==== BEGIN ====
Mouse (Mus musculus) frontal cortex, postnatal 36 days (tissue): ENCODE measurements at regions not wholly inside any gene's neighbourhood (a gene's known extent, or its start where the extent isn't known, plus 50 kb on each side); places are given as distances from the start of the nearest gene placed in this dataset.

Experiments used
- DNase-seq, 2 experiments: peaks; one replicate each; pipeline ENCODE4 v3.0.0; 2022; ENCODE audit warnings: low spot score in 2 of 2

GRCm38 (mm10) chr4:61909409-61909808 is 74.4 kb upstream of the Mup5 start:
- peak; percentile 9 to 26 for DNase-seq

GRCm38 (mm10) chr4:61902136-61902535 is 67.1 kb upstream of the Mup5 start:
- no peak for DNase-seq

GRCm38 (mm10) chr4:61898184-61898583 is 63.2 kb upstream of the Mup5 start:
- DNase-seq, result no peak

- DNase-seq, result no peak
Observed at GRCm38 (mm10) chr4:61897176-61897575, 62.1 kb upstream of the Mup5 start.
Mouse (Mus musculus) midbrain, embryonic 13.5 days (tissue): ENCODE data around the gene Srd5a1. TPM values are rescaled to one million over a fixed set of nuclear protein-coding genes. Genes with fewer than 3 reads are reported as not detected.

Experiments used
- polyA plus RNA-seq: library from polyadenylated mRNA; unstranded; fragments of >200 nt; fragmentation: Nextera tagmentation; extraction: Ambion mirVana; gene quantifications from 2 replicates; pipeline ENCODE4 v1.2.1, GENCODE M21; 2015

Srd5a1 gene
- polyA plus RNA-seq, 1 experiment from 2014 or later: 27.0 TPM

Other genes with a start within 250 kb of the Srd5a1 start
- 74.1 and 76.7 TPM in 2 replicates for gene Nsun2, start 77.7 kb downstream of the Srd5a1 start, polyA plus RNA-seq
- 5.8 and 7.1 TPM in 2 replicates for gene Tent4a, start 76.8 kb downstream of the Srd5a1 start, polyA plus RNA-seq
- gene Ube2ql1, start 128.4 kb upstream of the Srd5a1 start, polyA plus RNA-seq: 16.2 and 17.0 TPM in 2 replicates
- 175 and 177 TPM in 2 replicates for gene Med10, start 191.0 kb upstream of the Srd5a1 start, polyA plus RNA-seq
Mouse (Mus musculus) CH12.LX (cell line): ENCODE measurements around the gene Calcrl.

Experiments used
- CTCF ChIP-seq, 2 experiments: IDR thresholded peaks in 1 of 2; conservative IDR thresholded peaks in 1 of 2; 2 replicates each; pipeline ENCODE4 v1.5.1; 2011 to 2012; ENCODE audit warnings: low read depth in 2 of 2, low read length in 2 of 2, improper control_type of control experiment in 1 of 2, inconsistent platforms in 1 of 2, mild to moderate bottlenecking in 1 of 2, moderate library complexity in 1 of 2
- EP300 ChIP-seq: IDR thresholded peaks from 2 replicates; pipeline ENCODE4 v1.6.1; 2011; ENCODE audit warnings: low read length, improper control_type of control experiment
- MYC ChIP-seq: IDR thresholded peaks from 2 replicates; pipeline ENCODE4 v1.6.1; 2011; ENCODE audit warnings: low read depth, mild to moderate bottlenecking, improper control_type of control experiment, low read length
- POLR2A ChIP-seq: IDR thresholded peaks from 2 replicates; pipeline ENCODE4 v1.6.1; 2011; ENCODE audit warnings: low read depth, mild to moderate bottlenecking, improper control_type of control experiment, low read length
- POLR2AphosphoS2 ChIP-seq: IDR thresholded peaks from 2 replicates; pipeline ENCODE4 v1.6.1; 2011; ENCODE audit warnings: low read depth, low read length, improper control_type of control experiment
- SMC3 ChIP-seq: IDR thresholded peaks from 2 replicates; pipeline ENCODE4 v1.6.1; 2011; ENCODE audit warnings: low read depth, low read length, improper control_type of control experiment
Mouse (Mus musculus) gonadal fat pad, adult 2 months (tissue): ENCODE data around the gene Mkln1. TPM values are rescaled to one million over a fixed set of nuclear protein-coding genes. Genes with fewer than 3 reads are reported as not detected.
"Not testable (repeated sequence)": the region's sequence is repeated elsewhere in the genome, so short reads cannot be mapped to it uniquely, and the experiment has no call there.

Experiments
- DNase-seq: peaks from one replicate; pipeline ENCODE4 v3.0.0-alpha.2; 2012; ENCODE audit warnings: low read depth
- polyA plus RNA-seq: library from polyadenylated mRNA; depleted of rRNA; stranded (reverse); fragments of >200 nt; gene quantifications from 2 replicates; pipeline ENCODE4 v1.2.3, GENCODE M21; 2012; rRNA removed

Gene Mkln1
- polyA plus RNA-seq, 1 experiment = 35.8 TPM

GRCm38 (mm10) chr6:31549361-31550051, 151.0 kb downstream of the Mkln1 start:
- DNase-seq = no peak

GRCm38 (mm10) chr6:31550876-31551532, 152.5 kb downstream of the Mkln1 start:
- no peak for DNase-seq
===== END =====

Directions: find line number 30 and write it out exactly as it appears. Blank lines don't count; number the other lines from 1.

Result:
Mouse (Mus musculus) gonadal fat pad, adult 2 months (tissue): ENCODE data around the gene Mkln1. TPM values are rescaled to one million over a fixed set of nuclear protein-coding genes. Genes with fewer than 3 reads are reported as not detected.